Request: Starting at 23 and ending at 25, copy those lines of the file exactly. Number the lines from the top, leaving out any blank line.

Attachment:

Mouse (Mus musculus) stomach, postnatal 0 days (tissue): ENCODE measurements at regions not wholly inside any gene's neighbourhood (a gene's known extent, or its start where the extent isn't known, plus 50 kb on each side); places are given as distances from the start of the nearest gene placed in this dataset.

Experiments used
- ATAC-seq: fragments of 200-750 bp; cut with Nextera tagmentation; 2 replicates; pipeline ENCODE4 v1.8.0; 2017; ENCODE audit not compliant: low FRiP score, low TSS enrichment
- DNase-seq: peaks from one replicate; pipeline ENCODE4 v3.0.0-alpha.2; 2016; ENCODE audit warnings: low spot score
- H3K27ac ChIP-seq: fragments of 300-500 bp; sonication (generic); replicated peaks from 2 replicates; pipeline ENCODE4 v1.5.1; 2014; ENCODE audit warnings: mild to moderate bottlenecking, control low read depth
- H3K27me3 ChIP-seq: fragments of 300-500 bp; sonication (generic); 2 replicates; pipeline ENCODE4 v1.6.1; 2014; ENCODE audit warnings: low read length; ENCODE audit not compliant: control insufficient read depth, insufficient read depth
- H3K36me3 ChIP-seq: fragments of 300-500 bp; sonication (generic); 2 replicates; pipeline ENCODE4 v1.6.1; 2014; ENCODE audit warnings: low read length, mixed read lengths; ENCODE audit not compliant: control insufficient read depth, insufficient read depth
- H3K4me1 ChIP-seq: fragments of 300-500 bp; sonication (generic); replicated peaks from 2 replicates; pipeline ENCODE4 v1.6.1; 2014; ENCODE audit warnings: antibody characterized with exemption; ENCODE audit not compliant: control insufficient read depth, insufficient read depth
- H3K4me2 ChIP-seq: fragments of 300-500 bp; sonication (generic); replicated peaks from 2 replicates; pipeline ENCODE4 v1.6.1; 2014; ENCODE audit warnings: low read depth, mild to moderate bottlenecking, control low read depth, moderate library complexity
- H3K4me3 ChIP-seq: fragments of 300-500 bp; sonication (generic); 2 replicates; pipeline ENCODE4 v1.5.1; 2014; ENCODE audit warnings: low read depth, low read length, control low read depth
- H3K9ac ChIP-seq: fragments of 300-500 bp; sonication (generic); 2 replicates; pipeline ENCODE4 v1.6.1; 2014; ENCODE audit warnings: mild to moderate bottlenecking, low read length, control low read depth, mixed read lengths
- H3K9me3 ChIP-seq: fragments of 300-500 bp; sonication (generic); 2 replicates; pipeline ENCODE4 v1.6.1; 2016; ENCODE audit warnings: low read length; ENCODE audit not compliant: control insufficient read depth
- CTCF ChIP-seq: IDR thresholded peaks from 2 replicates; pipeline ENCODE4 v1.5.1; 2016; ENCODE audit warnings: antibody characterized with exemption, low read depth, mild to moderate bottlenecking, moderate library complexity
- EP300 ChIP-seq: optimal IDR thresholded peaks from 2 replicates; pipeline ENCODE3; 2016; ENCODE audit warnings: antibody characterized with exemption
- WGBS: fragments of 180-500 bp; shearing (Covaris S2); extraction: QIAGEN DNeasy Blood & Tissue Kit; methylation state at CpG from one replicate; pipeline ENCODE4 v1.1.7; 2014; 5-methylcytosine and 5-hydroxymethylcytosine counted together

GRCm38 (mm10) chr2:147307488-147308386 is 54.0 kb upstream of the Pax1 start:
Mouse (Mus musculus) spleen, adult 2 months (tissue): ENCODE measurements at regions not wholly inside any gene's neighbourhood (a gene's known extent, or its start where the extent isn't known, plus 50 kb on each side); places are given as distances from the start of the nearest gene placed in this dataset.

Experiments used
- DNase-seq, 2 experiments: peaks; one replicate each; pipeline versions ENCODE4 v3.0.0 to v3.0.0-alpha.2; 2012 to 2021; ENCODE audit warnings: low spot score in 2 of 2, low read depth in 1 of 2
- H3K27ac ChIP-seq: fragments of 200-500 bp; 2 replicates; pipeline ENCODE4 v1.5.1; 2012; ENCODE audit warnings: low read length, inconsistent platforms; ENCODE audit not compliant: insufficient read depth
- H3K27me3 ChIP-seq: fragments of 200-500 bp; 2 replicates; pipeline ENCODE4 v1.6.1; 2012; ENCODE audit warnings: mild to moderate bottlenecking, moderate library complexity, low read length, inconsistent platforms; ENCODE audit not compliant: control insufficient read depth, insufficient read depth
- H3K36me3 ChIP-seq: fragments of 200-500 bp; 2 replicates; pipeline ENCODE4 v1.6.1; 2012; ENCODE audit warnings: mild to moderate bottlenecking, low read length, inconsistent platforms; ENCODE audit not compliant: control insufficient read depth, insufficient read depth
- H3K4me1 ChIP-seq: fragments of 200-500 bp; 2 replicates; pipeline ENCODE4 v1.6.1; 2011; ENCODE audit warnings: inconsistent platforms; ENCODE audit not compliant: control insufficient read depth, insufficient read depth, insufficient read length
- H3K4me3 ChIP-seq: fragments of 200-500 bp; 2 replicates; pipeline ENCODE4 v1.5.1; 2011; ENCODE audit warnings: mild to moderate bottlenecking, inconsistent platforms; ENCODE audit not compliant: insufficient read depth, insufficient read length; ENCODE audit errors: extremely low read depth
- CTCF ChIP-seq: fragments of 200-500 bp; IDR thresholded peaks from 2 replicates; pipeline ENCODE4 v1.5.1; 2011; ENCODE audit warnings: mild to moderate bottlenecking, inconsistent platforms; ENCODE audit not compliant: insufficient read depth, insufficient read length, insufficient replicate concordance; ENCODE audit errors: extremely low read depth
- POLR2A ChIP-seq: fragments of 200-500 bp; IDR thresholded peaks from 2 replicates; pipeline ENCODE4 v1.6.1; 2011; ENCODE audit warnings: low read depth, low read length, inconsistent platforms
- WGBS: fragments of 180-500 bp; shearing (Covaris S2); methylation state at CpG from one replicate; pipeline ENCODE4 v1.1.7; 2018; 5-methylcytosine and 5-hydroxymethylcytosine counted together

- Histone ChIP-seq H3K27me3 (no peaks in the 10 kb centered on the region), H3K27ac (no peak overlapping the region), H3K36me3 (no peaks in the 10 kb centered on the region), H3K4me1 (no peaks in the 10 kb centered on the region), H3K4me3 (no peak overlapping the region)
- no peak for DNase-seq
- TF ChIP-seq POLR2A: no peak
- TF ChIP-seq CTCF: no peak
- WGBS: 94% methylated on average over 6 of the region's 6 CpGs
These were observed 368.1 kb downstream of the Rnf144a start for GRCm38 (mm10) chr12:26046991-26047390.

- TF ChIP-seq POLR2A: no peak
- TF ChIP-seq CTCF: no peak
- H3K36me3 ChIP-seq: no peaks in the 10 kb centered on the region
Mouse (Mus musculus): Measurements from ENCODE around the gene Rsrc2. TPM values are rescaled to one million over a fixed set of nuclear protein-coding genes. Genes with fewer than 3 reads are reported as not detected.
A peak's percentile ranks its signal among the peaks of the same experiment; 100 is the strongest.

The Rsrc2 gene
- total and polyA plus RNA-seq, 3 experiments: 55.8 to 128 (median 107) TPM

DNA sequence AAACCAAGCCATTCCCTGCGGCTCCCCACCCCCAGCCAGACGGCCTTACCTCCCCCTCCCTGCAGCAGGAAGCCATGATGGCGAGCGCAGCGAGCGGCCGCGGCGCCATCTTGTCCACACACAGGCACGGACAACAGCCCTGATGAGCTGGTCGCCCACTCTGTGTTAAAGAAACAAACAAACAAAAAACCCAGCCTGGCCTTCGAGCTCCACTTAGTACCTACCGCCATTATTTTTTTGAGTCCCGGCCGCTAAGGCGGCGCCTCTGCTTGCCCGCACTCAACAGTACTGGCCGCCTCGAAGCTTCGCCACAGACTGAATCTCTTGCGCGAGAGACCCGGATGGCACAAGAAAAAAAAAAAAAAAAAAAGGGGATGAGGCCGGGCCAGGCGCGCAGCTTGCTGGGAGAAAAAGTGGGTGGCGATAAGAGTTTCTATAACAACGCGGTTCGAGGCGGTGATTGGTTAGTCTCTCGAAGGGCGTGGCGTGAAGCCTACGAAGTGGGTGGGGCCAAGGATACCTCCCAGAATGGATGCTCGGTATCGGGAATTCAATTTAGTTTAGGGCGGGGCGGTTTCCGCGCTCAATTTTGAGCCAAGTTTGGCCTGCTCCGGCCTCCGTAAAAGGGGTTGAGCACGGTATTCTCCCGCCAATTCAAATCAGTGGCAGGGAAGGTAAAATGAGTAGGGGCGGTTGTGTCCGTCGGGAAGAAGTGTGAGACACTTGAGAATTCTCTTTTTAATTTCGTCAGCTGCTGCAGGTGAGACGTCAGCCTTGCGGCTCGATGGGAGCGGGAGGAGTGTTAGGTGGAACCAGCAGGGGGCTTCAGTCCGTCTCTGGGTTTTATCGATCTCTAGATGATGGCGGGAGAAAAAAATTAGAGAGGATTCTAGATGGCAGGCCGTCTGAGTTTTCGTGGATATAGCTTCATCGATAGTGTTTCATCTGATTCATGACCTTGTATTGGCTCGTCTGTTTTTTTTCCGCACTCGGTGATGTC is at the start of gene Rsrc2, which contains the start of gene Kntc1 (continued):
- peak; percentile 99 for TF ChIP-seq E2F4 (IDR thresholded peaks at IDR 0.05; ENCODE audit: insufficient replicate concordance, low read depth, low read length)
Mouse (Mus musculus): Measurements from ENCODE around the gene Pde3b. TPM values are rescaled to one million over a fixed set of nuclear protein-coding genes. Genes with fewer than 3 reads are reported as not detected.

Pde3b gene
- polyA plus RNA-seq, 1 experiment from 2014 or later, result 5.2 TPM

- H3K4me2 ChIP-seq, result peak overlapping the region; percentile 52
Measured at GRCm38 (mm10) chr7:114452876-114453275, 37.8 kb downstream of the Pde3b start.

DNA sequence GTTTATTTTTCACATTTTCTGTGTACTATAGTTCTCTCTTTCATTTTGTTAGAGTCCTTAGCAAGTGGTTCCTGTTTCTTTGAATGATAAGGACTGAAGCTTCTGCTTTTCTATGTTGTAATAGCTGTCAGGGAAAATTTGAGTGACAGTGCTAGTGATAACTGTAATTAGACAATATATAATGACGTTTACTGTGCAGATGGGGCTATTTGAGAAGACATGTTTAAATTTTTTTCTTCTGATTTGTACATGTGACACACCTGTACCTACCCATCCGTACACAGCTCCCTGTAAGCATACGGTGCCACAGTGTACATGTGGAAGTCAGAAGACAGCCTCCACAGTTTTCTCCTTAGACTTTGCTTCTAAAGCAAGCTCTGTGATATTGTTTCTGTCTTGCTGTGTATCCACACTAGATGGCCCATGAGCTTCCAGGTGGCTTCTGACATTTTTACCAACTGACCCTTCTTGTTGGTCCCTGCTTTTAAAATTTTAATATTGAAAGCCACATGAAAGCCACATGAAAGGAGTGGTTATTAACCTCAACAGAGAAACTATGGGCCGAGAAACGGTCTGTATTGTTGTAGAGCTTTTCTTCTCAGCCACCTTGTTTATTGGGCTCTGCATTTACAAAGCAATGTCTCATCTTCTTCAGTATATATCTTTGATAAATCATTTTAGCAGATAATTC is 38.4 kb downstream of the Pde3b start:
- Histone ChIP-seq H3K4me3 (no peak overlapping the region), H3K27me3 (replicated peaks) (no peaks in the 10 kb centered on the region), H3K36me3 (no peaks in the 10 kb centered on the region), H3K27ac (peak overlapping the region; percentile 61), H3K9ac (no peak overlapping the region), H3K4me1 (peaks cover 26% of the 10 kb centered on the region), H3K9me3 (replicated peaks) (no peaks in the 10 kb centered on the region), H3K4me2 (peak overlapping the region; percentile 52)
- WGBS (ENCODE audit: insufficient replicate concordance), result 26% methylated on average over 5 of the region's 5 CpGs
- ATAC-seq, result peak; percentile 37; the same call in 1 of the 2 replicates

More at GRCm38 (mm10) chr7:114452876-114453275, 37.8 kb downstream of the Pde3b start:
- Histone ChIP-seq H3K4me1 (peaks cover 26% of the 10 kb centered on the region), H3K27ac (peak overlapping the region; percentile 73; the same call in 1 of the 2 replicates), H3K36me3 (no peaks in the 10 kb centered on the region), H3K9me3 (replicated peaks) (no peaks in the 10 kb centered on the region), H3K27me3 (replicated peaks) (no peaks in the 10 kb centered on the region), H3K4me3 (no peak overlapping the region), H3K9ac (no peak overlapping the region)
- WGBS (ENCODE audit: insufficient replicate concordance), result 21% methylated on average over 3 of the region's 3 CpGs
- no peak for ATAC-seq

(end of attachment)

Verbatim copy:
- H3K4me1 ChIP-seq: fragments of 200-500 bp; 2 replicates; pipeline ENCODE4 v1.6.1; 2011; ENCODE audit warnings: inconsistent platforms; ENCODE audit not compliant: control insufficient read depth, insufficient read depth, insufficient read length
- H3K4me3 ChIP-seq: fragments of 200-500 bp; 2 replicates; pipeline ENCODE4 v1.5.1; 2011; ENCODE audit warnings: mild to moderate bottlenecking, inconsistent platforms; ENCODE audit not compliant: insufficient read depth, insufficient read length; ENCODE audit errors: extremely low read depth
- CTCF ChIP-seq: fragments of 200-500 bp; IDR thresholded peaks from 2 replicates; pipeline ENCODE4 v1.5.1; 2011; ENCODE audit warnings: mild to moderate bottlenecking, inconsistent platforms; ENCODE audit not compliant: insufficient read depth, insufficient read length, insufficient replicate concordance; ENCODE audit errors: extremely low read depth